The 1920's and 30's

While Auto Ordnance Corp. was selling the TSMG on the open market in the 1920’s, it was uncomfortably aware of what it’s guns could do if placed in the wrong hands. It relied on its dealers to restrict sales based on an agreement that stated “Thompson Guns are for use by those on the side of law and order, and the Auto-Ordnance Corporation agents and dealers are authorized to make sales to responsible parties only.” Unfortunately not all of its dealers would abide by this agreement.

January 16, 1920 marked a turning point in American history. With the enactment of the Volstead Act, the United States government made it illegal to import, manufacture and sell alcoholic beverages. It wasn’t long before criminals realized that immense profits could be made by providing the public with the alcohol it wanted. So, like a carpenters hammer, the Thompson Submachine gun became a tool of the trade, employed by many of the bootleggers and gangsters of the 1920’s and 30’s.

John Dillinger and Thompson Model 1921ACTo John Thompson's distress, his namesake Submachine gun turned out to be the perfect weapon for gangland murders. Being compact and easily hidden, and possessing tremendous firepower, it could easily kill one or more targets without requiring the gunman to get close enough to be exposed to return fire - which usually wasn’t a problem because anyone near the intended victim was either also killed, or diving for cover. Even heavy doors and automobile bodies could not shield a victim from a TSMG firing armor piercing ammunition. It was these fearsome qualities that inspired the nicknames bestowed on it. Chopper, Gat, Chicago Typewriter and Tommy Gun all became popular terms used by criminals and the public at large. Eventually, individuals like Al Capone, John Dillinger and Machine Gun Kelly became permanently associated with the gun.

Interestingly, even though Thompsons could be legally sold to anyone on the open market, in the underworld they commanded exorbitant prices ranging from $1,000 to $2,000 apiece. This phenomena was attributed to the eventual crackdown on the many dealers who were more than happy to sell machineguns to known gangsters. One dealer in Philadelphia, Edward Goldberg, would oblige his gangland customers by grinding off the serial numbers before delivery.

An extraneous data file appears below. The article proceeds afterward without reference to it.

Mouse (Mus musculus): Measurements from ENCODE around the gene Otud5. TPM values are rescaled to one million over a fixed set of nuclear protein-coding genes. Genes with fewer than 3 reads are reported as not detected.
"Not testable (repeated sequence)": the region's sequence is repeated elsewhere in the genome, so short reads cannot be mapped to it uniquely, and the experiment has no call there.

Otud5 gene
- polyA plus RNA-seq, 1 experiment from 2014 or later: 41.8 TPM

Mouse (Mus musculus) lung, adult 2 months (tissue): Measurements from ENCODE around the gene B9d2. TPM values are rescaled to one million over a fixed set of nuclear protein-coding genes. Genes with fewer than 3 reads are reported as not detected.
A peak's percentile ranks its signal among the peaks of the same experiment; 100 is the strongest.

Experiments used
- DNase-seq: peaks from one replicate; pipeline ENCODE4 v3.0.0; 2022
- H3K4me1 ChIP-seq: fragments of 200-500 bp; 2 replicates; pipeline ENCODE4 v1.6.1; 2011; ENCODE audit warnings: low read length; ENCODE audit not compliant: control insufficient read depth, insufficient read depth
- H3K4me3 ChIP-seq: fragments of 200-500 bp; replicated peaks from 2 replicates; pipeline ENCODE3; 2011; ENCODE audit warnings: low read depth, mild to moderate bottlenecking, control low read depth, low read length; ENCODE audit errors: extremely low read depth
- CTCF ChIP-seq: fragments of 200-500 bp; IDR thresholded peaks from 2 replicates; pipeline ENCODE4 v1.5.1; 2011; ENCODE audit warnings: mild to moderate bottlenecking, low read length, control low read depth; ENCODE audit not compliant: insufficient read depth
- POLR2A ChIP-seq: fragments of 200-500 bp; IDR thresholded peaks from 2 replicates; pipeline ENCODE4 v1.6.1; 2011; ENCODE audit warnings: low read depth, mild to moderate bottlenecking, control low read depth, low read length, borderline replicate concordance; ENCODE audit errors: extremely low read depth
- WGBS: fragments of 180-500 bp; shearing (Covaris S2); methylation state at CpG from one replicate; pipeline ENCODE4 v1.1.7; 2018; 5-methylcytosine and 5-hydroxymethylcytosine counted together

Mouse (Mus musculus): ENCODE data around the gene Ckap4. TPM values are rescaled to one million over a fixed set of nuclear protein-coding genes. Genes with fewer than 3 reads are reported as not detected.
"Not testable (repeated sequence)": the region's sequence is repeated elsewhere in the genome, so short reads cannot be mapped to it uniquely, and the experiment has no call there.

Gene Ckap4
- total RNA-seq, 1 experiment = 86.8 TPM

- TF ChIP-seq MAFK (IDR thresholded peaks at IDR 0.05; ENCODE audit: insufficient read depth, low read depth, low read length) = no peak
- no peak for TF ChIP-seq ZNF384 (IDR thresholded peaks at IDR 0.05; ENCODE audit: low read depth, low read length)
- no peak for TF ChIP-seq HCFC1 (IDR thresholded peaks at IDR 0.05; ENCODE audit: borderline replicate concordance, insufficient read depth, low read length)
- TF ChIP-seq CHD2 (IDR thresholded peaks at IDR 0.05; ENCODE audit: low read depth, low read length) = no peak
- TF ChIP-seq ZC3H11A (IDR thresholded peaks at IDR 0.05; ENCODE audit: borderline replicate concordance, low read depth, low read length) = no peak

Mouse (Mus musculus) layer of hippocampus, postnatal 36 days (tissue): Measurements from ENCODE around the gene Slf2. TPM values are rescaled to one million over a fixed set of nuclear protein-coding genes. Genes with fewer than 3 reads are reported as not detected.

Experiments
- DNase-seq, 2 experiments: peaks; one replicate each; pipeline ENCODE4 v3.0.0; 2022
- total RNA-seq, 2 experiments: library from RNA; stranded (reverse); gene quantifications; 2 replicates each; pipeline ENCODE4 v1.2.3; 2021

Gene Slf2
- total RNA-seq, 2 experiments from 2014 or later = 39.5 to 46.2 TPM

Ironically, it was during this same time period that the TSMG was finally adopted for service by an official military branch of government. The United States Coast Guard began issuing Thompsons to patrol boats along the eastern seaboard. The guns proved to be very effective for boarding parties inspecting watercraft suspected of rum-running. Shortly after that, another government agency purchased 250 Thompsons. The United States Post Office, responding to attacks and robberies of mail trucks, purchased the guns to be used by United States Marines assigned to guard the mail. In 1927, these same Post Office guns would be used successfully by Marines fighting in the jungles of Nicaragua; prompting the Corps to order 200 more. The popularity of the Thompson with the troops, and it’s successful role in close quarter fighting led the Marines to officially adopt the Thompson in 1930, years ahead of the Army.

In 1928, at the same time the Marines were fighting in Nicaragua, the Navy had re-evaluated the Thompson and decided to adopt it for use on Naval Gunboats. Deciding that the rate of fire was too fast, and that the Tommy Guns trademark vertical foregrip was too delicate, the Navy agreed to adopt the Thompson if these issues would be addressed. Auto Ordnance agreed, and replaced the foregrip with a horizontally mounted one. The rate of fire was reduced by replacing the Thompsons actuator with a much heavier unit. This increased the mass of the bolt, and reduced the cyclic rate down to an acceptable 600 rounds per minute. The new Navy model of the Thompson was released as the “U.S. Navy Model of 1928”. The number 8 being stamped over the number 1 on the Model 1921 guns used to build the order.